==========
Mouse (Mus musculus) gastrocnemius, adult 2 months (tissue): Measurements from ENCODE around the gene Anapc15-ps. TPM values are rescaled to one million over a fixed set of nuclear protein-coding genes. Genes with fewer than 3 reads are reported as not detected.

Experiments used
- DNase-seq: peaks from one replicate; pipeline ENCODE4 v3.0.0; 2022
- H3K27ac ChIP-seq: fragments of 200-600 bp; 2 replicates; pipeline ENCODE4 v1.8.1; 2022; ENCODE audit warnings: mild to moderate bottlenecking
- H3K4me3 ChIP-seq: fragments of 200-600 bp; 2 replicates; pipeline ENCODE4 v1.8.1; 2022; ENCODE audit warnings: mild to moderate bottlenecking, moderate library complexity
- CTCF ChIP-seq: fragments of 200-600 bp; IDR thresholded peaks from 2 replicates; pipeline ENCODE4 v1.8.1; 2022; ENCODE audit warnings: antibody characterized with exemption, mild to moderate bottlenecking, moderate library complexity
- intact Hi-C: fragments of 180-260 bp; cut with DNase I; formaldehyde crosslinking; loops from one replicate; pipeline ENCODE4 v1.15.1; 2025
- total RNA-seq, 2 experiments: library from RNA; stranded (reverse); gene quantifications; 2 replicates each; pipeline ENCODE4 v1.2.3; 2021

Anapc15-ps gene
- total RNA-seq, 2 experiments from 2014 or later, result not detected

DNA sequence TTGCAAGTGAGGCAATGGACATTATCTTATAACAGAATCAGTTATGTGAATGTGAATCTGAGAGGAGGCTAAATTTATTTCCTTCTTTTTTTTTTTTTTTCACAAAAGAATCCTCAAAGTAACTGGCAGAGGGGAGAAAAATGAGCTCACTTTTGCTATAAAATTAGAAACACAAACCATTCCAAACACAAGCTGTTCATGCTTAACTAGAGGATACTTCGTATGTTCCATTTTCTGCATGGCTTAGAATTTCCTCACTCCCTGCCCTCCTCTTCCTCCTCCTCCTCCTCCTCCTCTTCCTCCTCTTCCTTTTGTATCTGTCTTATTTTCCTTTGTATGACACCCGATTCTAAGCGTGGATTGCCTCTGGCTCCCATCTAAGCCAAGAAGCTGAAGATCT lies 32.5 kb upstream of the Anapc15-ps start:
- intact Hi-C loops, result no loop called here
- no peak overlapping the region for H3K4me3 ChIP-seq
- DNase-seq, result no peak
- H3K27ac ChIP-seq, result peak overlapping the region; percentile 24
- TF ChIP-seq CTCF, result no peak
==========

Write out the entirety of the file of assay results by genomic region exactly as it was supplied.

Mouse (Mus musculus) gastrocnemius, adult 2 months (tissue): Measurements from ENCODE around the gene Anapc15-ps. TPM values are rescaled to one million over a fixed set of nuclear protein-coding genes. Genes with fewer than 3 reads are reported as not detected.

Experiments used
- DNase-seq: peaks from one replicate; pipeline ENCODE4 v3.0.0; 2022
- H3K27ac ChIP-seq: fragments of 200-600 bp; 2 replicates; pipeline ENCODE4 v1.8.1; 2022; ENCODE audit warnings: mild to moderate bottlenecking
- H3K4me3 ChIP-seq: fragments of 200-600 bp; 2 replicates; pipeline ENCODE4 v1.8.1; 2022; ENCODE audit warnings: mild to moderate bottlenecking, moderate library complexity
- CTCF ChIP-seq: fragments of 200-600 bp; IDR thresholded peaks from 2 replicates; pipeline ENCODE4 v1.8.1; 2022; ENCODE audit warnings: antibody characterized with exemption, mild to moderate bottlenecking, moderate library complexity
- intact Hi-C: fragments of 180-260 bp; cut with DNase I; formaldehyde crosslinking; loops from one replicate; pipeline ENCODE4 v1.15.1; 2025
- total RNA-seq, 2 experiments: library from RNA; stranded (reverse); gene quantifications; 2 replicates each; pipeline ENCODE4 v1.2.3; 2021

Anapc15-ps gene
- total RNA-seq, 2 experiments from 2014 or later, result not detected

DNA sequence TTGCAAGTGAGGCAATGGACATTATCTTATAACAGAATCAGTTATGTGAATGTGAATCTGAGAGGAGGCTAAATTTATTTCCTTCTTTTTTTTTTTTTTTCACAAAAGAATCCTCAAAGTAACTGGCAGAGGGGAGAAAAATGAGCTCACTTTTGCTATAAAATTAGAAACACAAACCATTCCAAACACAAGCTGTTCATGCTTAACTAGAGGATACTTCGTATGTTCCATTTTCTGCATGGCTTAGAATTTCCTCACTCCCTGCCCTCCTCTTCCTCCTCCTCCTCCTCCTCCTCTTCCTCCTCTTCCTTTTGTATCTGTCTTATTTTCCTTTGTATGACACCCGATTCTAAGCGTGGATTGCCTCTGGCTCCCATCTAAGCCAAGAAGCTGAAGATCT lies 32.5 kb upstream of the Anapc15-ps start:
- intact Hi-C loops, result no loop called here
- no peak overlapping the region for H3K4me3 ChIP-seq
- DNase-seq, result no peak
- H3K27ac ChIP-seq, result peak overlapping the region; percentile 24
- TF ChIP-seq CTCF, result no peak